I've been working with an Arduino lately, and building various breadboard circuits.
A simple example was to build a transistor based inverter for a project involving 9600 baud serial combination at 5v. (I could do it with a quad NOR gate, but that is a 14 pin DIP package that needs 12 wires connected (when you include tying unused inputs to ground. That takes a lot of room on my breadboard and a lot of time to set up. I understand that a "real" CMOS inverter is a better choice for this application, but bear with me.)
I built an inverter based on this thread:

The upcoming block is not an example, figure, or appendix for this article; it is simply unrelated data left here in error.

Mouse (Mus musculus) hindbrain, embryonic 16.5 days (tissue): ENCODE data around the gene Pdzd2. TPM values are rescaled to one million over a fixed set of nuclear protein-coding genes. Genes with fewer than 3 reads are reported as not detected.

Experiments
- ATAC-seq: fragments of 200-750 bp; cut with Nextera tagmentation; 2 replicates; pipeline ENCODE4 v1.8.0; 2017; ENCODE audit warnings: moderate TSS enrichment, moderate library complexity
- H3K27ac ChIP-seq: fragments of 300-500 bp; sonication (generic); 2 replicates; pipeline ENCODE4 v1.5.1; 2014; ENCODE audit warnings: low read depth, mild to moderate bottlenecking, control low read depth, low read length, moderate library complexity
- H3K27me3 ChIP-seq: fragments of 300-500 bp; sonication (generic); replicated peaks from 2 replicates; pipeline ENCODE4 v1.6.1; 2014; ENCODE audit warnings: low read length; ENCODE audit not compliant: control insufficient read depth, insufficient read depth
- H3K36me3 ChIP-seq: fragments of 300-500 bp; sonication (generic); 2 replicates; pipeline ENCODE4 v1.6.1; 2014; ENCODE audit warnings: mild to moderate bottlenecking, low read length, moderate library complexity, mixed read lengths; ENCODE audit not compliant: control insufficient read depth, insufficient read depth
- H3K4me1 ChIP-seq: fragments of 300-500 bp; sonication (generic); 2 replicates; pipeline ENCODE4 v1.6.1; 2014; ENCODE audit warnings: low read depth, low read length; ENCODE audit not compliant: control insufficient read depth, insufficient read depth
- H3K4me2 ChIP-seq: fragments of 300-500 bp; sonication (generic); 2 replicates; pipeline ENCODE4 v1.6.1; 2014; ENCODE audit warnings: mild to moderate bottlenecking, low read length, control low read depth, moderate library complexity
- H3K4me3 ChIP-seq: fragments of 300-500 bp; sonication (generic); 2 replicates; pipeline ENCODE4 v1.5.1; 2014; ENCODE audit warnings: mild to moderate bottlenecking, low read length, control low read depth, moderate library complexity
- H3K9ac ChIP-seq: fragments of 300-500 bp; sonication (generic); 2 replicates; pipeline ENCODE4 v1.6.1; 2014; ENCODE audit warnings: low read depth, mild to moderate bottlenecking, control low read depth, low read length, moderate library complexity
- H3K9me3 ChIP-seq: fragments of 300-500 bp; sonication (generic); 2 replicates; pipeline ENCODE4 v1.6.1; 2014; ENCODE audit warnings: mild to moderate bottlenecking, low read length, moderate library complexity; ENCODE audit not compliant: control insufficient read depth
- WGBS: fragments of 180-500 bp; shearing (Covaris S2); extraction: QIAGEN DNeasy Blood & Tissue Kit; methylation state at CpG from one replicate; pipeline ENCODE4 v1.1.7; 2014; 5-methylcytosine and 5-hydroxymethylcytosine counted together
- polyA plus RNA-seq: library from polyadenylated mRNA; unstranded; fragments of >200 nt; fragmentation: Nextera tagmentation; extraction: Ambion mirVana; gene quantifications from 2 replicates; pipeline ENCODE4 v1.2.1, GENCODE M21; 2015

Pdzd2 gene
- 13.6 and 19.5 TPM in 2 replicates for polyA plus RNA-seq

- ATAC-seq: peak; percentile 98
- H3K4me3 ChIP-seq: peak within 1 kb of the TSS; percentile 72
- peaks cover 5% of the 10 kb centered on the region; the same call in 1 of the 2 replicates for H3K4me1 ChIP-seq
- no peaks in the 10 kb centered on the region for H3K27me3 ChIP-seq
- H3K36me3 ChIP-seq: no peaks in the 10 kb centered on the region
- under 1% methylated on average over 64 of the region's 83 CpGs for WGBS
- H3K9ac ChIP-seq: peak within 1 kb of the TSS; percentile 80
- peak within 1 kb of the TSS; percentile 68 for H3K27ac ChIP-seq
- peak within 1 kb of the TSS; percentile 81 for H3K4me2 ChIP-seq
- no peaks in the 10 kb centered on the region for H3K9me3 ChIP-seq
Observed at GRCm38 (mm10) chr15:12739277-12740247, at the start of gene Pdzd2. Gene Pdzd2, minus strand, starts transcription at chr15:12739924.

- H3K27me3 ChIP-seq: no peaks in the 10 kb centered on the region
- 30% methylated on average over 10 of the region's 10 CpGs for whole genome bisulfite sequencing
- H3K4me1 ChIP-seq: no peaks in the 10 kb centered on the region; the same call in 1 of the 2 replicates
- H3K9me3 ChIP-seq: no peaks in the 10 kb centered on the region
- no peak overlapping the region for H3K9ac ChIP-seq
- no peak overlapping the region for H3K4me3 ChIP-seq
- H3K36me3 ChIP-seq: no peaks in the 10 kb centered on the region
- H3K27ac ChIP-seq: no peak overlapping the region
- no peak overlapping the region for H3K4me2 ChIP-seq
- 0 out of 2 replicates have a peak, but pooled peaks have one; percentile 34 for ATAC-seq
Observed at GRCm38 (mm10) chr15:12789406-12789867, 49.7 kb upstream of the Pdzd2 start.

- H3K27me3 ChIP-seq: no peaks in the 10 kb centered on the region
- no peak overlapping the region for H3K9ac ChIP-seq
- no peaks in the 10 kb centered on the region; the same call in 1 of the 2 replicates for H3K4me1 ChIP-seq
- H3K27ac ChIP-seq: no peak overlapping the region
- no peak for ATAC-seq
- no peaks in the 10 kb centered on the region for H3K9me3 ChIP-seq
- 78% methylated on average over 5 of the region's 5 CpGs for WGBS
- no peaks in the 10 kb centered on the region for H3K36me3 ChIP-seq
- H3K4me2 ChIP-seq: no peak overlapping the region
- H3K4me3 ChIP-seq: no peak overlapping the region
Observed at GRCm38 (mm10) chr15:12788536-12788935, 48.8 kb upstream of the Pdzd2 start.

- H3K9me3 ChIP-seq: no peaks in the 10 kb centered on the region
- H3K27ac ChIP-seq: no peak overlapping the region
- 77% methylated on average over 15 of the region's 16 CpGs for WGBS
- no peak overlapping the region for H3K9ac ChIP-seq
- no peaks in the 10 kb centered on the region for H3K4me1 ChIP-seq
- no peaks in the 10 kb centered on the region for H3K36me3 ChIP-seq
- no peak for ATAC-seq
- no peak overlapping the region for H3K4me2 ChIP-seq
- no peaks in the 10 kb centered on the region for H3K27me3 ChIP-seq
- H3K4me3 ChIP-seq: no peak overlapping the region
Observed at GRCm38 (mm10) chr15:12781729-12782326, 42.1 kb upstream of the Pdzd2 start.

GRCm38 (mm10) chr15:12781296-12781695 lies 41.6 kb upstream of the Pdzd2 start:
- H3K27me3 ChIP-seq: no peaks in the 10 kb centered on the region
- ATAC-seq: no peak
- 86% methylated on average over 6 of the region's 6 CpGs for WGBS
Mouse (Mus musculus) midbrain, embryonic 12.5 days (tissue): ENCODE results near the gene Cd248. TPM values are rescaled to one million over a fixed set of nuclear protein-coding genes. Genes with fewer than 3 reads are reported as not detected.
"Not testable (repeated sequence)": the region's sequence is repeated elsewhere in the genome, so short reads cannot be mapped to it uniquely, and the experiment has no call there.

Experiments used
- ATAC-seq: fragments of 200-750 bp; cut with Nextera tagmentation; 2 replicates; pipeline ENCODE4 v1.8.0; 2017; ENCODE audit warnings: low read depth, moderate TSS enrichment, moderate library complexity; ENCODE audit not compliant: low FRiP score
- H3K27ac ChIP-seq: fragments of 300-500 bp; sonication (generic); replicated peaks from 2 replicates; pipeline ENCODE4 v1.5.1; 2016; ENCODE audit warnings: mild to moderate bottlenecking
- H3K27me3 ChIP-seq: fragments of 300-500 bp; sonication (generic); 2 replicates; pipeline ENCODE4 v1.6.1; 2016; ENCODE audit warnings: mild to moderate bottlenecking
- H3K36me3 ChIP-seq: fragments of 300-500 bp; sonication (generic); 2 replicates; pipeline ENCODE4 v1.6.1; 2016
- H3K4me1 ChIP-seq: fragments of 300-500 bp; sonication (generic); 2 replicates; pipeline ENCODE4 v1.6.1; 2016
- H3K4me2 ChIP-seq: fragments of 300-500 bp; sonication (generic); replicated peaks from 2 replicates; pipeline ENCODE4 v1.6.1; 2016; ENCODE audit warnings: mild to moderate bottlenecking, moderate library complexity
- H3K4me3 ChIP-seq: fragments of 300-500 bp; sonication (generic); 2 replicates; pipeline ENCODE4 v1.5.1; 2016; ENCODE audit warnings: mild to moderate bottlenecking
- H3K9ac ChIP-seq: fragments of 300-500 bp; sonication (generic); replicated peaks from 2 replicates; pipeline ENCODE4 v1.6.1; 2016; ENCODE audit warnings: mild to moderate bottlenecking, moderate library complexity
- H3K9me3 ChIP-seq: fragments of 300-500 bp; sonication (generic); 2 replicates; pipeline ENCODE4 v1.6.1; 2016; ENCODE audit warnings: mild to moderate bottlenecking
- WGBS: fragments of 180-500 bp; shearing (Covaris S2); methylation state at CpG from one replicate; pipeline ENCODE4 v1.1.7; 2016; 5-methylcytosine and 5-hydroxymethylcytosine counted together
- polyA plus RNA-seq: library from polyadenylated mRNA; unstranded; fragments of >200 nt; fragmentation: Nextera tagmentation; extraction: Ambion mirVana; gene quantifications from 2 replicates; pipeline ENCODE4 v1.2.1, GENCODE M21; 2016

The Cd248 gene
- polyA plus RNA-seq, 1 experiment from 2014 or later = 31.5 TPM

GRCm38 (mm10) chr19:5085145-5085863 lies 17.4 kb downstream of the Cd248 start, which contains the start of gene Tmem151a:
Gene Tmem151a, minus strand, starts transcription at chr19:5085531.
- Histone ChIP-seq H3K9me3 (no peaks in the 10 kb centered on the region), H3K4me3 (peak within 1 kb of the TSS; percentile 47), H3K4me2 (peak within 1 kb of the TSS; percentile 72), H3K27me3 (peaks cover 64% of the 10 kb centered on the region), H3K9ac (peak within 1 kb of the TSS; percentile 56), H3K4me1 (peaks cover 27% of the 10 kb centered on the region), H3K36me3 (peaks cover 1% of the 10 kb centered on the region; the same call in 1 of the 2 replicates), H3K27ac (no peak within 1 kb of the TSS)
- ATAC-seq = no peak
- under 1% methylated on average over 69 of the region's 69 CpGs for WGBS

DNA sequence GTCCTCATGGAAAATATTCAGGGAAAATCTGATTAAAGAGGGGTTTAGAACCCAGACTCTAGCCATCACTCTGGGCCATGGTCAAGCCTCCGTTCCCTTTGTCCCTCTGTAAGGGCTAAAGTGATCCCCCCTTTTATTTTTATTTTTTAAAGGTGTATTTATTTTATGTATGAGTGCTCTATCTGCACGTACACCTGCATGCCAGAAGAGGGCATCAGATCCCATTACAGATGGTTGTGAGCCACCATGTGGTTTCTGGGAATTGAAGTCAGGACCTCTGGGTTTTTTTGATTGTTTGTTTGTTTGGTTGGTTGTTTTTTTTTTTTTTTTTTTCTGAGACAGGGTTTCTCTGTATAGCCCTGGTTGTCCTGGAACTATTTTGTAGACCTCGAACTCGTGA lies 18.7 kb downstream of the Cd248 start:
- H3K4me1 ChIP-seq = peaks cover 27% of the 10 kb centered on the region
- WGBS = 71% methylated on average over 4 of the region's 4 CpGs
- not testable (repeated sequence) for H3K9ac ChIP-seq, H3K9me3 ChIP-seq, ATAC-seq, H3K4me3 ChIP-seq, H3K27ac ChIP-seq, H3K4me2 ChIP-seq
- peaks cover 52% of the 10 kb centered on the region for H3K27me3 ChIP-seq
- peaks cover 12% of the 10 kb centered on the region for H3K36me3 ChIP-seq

The circuit looks like this:
If I use r2 = 100k ohms and r1 at 3.3k ohms, it works, when using a general purpose NPN transistor like a 2222A or a CP9014. If I use a "switching" NPN transistor like a C1740, however, it doesn't work.
What is it about switching transistors that makes them unsuitable for a circuit like this? I thought switching transistors were tuned for very "snappy" response that tends to be either fully on or fully off. I would think a switching transistor would be a BETTER choice for this circuit, since I want it to be either fully on or fully off.